“So who is this sturdy-legged bunch of troubadours from the damp, industrial north of England? Braver than Fiction formed as a studio (that really means living room) project in the summer of 2013 and quickly recorded their debut track, “Your Little Fantasy” which they duly uploaded to t’interwebs and wandered off to have a pie. Until Paul’s arrival, Adam had enjoyed the lofty position of ‘tallest band member’ which actually meant that he was the one who’s oxygen levels usually returned to normal the fastest after hiking his bass and amp’ up eight flights of steps to Braver than Fiction’s rehearsal room. To be fair, he could take on more than one step at a time though. Maybe it’s because he’s so tall and his bass is so far away from his face that has made Adam so dexterously brilliant a musician (honestly, he’s got music degrees and everything); it’s a long way down to check what your fingers are doing so it’s best to make sure you are really, really good – then you don’t have to try to keep looking at your hands. What is more, Adam’s just as good on guitar as well as bass. So is Paul and…guess what? So is Braver than Fiction’s keyboard player, Jason (who is also of an adequately, manly physique and thus, does not have to struggle to change a light bulb). In fact, all of the band can play more than one instrument with varying degrees of skill but nevertheless, competently enough. It’s not a circus though (well, not all of the time) and most of the band stick with playing just one instrument at a time – even the multi-talented Jason, the ‘Rick Wakeman of Barnsley’ (he works in Barnsley – it’s a long story) and who is not only not from Sheffield but is from deep, down in the mysterious south-west of England. Nevertheless, the band still needs a guitarist and that’s where Martin, the newest victim arrival to Braver than Fiction’s line-up, comes in! Having recently satisfied the band’s ‘unofficial’ multi-instrumentalist and height criteria, Martin (who is also a professional measurer-upper) quickly fitted in with the rest of the Braver than Fiction members, augmenting their sound with both his electric and acoustic guitar savoir-faire. He’s another interloper though – Sheffield-based now, Martin has spent a good deal of his life in Hull but has not absorbed the accent and annunciates his H’s perfectly. As the principal songwriter and lead vocalist with the band, Mel’s passionate and sometimes downright disconcerting lyrics coupled with her distinctive, husky delivery are unquestionably a significant component of Braver than Fiction’s instantly recognisable sound. Even though she is a classically-trained musician, as Mel is dyslexic, dyscalculic and synesthetic she favours a more abstract approach to her craft. She can often be found waving her arms around, illustrating musical concepts in terms of kaleidoscopic, cross-sensory metaphors to the rest of Braver than Fiction; they deal with it. So as different as they all are, this mad mix should probably not work but nevertheless, does work and it is obviously working bloody well. Braver than Fiction’s swift inclusion onto the playlists of radio and venue DJs worldwide, strong social media following and clear love of live music have given them a great start and 2014 is looking to be a phenomenal year for this outstanding band. The unholy fusion of Braver than Fiction’s members’ diverse industry backgrounds, individual creative influences and musical styles is undoubtedly the fuel that fires their unique sound and has everybody who hears them talking! Together, they enjoy a wealth of experience and Mel’s collection of hats has been known to cause a stir, as well. However, the way that this collective works on any of their compositions, each according to their singular flair but simultaneously in synch, reveals a fascinatingly organic process. Comparisons have been drawn with the grotesque glamour of Tom Waits and the dysfunctional ‘family’ of Fleetwood Mac’s Rumours incarnation but, Braver than Fiction are still evolving. Although ‘alternative rock’ seems to be the closest genre fit, this extraordinary band continues to resist being pressed into any kind of predictable musical mould – for now…”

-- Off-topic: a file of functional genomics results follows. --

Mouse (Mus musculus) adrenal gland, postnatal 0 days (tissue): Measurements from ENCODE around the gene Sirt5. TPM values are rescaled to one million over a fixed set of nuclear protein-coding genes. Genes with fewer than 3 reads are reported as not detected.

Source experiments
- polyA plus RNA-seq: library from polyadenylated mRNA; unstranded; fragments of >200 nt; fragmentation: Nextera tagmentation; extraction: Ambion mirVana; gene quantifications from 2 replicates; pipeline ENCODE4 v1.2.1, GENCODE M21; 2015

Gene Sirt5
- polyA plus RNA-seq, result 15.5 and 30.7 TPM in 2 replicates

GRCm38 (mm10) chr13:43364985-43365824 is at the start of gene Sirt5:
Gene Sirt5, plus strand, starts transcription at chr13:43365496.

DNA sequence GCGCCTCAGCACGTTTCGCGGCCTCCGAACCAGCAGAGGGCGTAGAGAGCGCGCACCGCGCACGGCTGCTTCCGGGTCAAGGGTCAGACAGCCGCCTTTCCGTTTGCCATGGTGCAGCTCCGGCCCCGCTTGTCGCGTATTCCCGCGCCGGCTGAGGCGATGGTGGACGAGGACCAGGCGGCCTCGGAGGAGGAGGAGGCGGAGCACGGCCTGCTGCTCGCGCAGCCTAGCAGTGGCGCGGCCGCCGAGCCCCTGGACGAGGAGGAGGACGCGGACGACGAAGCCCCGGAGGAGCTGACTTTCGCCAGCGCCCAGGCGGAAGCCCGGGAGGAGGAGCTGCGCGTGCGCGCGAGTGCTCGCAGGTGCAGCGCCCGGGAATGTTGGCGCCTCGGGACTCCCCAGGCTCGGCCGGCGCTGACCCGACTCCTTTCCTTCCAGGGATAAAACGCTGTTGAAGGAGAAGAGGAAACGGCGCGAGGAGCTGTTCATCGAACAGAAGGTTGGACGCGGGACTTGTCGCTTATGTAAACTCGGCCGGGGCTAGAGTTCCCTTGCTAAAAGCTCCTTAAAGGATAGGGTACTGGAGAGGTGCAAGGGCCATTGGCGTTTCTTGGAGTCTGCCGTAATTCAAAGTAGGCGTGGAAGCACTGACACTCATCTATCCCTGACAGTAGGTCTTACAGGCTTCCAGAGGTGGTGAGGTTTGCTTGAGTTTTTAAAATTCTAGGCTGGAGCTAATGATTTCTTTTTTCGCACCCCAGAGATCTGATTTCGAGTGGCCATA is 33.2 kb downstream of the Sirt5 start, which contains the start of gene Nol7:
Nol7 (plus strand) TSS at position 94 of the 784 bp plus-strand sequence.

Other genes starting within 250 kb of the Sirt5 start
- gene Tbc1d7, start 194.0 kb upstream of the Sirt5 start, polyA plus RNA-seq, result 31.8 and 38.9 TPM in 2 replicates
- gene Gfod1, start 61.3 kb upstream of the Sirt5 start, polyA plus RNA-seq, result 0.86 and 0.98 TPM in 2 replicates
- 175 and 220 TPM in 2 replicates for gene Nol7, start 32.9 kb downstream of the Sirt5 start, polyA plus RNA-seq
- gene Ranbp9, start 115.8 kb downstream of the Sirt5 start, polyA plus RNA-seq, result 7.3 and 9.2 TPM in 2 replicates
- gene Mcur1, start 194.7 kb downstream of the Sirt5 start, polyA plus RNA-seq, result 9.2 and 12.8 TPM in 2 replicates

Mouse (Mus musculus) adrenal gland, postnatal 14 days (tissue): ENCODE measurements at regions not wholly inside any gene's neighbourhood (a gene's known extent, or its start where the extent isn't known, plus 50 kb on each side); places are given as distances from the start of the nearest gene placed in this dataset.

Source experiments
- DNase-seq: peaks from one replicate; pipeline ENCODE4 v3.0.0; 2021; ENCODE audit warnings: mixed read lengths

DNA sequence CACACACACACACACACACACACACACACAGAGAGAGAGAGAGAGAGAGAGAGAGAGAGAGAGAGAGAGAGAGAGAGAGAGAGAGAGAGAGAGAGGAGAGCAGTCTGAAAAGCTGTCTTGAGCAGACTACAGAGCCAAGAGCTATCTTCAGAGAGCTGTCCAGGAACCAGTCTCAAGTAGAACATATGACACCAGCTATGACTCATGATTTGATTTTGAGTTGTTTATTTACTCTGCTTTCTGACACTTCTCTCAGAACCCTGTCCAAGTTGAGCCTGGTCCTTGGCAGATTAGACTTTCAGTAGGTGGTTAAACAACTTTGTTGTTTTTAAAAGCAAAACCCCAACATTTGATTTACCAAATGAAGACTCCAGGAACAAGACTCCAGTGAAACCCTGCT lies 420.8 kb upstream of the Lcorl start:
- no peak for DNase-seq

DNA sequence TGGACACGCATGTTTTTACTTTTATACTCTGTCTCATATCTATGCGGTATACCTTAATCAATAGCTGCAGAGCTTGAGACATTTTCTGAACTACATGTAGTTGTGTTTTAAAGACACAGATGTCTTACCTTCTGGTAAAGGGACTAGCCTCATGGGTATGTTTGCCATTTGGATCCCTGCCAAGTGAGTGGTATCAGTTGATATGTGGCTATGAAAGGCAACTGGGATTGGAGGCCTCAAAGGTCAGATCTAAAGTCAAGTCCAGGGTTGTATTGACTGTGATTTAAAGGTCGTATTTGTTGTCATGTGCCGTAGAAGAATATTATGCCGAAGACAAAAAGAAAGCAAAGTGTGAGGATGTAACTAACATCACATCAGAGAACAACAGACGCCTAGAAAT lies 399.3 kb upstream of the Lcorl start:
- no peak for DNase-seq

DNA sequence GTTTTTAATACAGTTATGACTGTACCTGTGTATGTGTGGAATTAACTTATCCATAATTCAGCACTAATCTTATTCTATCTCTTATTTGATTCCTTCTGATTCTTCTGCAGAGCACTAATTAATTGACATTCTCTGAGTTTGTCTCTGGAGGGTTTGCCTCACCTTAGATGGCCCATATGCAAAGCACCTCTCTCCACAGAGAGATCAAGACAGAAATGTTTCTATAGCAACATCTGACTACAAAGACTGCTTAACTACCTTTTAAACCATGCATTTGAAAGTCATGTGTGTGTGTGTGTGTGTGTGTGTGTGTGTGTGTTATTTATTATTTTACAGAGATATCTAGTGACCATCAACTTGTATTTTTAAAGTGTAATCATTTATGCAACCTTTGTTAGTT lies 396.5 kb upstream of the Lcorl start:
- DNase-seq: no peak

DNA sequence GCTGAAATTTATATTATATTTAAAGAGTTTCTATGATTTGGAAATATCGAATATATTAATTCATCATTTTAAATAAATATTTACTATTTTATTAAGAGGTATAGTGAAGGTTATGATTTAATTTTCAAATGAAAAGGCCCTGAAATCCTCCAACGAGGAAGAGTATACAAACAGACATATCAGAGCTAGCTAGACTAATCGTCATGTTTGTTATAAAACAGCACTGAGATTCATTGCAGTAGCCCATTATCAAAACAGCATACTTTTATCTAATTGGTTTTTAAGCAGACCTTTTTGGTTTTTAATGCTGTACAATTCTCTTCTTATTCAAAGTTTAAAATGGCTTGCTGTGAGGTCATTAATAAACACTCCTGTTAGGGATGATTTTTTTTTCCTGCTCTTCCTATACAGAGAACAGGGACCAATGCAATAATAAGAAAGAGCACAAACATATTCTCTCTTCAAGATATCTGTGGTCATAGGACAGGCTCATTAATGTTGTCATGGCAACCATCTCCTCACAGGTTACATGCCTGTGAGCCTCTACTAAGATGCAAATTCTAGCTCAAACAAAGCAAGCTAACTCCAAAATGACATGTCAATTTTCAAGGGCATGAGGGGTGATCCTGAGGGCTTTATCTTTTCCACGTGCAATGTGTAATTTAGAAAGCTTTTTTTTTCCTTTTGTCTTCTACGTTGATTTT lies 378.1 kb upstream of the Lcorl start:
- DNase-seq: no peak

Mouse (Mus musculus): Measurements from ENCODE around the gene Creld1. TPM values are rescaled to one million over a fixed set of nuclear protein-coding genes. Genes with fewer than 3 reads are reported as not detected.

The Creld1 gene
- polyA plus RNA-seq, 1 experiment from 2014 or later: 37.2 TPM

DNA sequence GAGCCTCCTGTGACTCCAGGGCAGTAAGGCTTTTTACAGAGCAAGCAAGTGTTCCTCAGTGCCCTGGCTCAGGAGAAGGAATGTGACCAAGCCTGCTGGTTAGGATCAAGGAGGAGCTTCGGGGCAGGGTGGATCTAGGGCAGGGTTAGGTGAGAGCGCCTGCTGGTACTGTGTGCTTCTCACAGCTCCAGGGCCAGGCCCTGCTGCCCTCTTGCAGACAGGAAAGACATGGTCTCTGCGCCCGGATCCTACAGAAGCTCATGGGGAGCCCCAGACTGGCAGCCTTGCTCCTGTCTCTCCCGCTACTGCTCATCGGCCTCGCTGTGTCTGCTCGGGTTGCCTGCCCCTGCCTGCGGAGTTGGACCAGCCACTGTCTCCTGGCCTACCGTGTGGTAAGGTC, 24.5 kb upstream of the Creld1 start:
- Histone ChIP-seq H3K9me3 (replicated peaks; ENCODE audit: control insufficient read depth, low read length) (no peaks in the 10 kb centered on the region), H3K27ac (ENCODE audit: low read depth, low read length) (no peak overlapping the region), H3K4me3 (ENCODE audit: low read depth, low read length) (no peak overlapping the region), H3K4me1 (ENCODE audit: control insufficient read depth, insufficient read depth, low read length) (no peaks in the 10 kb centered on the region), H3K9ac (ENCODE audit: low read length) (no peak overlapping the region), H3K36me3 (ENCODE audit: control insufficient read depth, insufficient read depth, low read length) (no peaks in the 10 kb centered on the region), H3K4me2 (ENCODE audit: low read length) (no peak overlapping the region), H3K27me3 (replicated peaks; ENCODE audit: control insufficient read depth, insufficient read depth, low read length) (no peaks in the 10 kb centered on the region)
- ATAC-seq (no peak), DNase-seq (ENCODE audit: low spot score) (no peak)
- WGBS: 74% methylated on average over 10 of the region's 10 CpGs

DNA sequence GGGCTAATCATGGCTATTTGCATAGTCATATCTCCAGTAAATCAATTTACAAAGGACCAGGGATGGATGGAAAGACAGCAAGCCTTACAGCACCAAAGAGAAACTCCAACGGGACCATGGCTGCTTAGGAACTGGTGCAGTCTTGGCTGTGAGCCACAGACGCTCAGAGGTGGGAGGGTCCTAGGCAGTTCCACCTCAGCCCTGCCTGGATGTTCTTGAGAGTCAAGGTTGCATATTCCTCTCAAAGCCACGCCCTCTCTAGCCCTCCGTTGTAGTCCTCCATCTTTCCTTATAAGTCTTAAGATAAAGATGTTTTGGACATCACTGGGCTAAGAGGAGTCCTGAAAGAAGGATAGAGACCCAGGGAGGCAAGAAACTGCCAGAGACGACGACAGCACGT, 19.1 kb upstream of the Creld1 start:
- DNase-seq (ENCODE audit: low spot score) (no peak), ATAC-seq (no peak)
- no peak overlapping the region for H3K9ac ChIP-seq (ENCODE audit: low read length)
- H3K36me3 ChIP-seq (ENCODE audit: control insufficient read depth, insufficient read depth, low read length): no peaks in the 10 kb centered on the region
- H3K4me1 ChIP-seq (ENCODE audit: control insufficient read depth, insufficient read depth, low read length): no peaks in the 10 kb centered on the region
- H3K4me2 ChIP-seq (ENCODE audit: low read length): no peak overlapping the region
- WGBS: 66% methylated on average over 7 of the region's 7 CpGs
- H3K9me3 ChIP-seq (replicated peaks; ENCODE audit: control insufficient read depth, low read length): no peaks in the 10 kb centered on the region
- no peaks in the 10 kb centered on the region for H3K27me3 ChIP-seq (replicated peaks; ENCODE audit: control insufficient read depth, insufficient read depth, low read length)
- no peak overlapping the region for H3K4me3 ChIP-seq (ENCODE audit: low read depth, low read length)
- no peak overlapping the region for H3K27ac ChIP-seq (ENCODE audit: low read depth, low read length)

Braver than Fiction are a fascinating band indeed. Lovers of live music, Beatles vinyl, Japanese horror films and pasty-eating- they are a group with ounces of personality and appeal. Having a universal charm and huge sense of ambition, they have already won over quite a few hearts. The release of King of Crows is likely to see the band rise to prominence and get their names fully out there- it is a collection that is packed with marvellous sounds and lyrics. The title itself beckons images of darker themes and evocative images: with the likes of Tom Waits, Soundgarden and The Libertines counting as idols (and inspiration), the music they provide is a tantalising mix of ’70s Folk, U.S. Blues-Rock and British Indie. Idols and influences are an important factor- when it comes to forging your own sound- and can go a long way to determining its overall quality: the best artists and bands that have ever come have been inspired by the greatest names before them. I shall go into more depth about the subject below- detailing Braver than Fiction’s sources of inspiration- but I find that few new acts are taking the trouble to delve back into music- taking their minds back in time and explore something unexpected and unique. A lot of new artists lazily comb around the current scene- whatever artists are making waves, that tends to enforce their drive and direction. Braver than Fiction have a clear love for some of the most tantalising music of the past: melting rare and beautiful combinations, their sounds are among the most unexpected and golden around- few bands project such an originality and sense of intrigue. You do not have to replicate other acts and artists- in order to distinguish yourself- but there is so much that has come before- expand your horizons and allow music’s true wonder to hit you. Before I move on, I will finish up on this point. Too few new musicians tend to go the extra mile: ensure that every part of their name and music is as compelling and possible. It may sound a little unfair; we are still seeing loads of new bands and solo acts come through- sounding very much like others that came before. This year- above all else- has stuck in my mind because of the quality new musicians are providing- it is a shame that there are still quite a few artists that fall short. The only way you are going to thrive and inspire is to impress from the off- not leave anything to chance or circumstance. Braver than Fiction understand the essentialness of this point: the passion and purpose that their music promotes is enough to win over the most cold-hearted and resilient. It is probably apt that I get down to business..